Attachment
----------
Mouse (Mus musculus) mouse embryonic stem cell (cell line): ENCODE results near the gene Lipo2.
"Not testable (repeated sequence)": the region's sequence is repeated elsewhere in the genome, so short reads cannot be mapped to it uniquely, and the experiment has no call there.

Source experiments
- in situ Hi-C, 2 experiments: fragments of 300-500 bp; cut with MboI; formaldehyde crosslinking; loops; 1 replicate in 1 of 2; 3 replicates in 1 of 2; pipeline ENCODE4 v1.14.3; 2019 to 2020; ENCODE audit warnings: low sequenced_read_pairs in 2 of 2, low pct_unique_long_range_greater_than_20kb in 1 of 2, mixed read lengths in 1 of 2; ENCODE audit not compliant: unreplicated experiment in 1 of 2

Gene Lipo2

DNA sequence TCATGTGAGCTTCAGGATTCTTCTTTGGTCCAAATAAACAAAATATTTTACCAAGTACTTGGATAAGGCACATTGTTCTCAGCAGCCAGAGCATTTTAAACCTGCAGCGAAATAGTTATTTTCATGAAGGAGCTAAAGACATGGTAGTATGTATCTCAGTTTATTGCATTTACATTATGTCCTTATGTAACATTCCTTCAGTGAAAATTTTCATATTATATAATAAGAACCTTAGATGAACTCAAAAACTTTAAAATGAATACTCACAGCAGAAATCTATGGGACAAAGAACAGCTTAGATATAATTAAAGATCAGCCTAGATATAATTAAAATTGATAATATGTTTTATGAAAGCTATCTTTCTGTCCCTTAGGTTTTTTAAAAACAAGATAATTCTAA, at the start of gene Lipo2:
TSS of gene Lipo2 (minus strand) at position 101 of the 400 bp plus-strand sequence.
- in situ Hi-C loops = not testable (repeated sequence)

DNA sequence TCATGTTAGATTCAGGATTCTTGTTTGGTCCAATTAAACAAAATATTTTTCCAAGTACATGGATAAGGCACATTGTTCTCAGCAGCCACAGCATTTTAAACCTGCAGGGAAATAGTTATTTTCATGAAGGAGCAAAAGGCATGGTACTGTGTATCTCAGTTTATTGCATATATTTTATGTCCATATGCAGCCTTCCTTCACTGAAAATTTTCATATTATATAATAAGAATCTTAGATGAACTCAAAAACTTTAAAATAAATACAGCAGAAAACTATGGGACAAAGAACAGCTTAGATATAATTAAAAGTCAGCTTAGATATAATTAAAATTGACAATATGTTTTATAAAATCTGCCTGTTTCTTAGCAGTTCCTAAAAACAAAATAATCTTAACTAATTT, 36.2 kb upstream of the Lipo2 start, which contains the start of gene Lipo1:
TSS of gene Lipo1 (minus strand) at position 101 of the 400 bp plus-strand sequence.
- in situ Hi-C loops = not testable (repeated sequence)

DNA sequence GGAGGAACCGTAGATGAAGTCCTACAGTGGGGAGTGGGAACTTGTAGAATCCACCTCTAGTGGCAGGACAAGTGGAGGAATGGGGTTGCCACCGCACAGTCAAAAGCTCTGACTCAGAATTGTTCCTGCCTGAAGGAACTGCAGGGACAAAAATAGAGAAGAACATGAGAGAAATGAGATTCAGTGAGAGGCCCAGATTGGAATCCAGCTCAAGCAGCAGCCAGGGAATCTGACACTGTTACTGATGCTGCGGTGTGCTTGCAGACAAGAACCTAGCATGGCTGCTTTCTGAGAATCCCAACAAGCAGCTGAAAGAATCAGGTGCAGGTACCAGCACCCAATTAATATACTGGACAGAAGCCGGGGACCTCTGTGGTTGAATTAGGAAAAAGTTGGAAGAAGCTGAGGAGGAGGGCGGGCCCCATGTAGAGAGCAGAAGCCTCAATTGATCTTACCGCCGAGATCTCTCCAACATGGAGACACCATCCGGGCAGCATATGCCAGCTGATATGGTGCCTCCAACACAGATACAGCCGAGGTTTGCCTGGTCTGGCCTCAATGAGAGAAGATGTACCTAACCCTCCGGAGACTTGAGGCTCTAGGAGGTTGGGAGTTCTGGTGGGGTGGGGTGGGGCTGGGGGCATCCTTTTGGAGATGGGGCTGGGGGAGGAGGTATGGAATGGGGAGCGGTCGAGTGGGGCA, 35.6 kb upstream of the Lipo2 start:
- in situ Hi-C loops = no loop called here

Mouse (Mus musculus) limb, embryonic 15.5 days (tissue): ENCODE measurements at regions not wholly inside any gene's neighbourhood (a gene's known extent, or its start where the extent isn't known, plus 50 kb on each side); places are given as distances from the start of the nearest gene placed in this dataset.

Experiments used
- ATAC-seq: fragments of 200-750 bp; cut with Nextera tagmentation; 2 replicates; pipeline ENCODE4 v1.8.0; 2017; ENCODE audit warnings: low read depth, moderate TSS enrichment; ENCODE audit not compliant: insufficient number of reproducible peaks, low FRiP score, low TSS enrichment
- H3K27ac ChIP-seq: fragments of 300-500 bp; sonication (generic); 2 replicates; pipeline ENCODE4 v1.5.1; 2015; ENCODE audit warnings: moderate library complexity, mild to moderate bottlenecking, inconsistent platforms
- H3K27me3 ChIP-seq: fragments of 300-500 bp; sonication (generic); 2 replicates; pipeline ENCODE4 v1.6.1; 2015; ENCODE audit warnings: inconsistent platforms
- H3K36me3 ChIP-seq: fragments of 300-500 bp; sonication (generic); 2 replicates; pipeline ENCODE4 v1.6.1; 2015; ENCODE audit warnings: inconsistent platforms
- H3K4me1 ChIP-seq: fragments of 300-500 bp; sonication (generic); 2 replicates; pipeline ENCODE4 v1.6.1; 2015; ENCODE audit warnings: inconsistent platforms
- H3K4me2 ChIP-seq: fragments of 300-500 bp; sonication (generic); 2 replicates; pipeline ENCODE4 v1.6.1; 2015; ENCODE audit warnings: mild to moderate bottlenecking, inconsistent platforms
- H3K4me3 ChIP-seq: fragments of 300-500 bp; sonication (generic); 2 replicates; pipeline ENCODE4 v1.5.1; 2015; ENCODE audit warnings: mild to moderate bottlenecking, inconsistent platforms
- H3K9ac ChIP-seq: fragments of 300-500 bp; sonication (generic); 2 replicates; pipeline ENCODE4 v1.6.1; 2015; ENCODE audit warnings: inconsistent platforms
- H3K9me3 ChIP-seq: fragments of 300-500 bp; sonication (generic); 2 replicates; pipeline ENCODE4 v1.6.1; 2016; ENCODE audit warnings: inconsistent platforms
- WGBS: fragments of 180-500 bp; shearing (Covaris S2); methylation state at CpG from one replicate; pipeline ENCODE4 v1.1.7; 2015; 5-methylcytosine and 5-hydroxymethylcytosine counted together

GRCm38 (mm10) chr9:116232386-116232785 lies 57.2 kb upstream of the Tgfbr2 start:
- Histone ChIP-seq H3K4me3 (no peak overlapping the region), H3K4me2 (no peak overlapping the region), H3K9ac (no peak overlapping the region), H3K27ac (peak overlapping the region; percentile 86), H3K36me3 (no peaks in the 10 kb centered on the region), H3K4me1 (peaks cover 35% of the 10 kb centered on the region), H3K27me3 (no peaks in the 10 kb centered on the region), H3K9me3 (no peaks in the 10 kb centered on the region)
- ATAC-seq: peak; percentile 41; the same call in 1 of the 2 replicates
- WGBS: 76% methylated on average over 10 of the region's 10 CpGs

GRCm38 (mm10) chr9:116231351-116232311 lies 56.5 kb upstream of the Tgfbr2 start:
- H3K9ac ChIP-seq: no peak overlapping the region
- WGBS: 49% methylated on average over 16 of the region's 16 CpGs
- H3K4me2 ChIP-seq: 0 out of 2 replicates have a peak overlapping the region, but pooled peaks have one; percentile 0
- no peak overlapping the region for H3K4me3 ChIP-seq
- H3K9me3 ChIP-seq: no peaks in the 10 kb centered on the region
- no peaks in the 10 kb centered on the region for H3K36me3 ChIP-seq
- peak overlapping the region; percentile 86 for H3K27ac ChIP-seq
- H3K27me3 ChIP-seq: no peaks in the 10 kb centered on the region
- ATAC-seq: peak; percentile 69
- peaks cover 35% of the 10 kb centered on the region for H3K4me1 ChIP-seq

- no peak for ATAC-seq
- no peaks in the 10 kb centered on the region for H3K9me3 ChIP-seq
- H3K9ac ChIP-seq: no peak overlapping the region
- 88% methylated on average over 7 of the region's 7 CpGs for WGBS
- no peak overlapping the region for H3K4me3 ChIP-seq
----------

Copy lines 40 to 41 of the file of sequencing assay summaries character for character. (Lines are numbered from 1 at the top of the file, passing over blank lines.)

- peaks cover 35% of the 10 kb centered on the region for H3K4me1 ChIP-seq

- no peak for ATAC-seq